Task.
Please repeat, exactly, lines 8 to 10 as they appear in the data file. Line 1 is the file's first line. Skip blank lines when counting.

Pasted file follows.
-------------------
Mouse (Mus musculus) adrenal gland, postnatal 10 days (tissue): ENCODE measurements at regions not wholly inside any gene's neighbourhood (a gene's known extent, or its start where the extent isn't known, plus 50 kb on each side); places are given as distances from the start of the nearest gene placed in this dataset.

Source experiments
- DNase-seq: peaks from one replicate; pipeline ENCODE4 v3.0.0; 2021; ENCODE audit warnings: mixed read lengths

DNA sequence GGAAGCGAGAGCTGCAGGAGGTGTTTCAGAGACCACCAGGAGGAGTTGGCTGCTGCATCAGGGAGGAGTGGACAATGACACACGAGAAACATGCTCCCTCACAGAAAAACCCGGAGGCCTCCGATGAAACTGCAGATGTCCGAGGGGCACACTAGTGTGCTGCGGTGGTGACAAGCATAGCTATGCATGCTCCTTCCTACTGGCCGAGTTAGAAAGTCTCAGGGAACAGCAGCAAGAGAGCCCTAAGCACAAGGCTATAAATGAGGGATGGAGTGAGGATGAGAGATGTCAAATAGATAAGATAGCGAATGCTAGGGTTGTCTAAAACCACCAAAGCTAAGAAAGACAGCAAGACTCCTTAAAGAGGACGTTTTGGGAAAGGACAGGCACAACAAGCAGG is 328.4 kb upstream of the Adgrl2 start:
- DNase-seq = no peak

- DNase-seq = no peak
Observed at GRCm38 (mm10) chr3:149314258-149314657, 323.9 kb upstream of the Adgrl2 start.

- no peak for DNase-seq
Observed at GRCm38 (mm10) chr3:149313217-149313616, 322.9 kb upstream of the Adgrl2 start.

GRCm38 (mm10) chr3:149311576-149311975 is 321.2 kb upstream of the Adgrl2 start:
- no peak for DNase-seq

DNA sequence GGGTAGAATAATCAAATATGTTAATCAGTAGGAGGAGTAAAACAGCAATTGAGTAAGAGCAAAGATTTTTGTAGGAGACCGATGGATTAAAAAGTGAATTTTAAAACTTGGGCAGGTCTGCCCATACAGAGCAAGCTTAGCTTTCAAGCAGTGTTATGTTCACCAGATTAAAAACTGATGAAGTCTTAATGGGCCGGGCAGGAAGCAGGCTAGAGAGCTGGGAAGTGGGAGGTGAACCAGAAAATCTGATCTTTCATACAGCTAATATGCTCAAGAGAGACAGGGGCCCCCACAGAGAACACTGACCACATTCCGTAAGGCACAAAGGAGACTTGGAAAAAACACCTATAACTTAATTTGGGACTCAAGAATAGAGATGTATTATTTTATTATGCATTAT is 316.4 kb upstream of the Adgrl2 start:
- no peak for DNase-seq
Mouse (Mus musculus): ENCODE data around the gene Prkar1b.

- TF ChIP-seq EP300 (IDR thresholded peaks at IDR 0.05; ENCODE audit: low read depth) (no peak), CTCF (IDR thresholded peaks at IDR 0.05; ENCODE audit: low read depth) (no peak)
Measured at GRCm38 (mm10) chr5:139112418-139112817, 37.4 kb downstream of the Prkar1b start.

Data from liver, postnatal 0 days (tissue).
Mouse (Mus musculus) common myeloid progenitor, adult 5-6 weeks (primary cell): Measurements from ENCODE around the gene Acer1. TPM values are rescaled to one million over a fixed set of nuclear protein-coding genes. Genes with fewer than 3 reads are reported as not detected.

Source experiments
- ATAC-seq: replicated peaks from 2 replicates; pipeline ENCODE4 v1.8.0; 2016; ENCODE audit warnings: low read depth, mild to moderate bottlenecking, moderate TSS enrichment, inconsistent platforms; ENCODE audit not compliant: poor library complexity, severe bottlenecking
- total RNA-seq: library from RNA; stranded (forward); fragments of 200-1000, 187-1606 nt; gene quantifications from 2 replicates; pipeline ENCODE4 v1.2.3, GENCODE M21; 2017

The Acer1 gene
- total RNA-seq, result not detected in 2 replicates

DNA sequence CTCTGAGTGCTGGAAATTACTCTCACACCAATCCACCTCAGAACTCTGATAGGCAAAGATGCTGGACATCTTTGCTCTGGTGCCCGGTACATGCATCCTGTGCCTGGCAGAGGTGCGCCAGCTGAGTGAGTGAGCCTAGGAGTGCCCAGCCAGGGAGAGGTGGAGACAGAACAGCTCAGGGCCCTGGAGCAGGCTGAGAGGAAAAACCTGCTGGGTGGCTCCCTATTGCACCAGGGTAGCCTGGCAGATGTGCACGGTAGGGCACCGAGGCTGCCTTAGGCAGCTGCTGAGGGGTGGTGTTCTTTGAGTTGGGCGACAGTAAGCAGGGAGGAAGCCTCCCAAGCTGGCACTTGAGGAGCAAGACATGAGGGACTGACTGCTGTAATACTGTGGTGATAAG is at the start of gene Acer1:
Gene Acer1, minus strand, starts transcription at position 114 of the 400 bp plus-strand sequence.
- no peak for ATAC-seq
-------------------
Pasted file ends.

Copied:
- no peak for DNase-seq
Observed at GRCm38 (mm10) chr3:149313217-149313616, 322.9 kb upstream of the Adgrl2 start.

GRCm38 (mm10) chr3:149311576-149311975 is 321.2 kb upstream of the Adgrl2 start: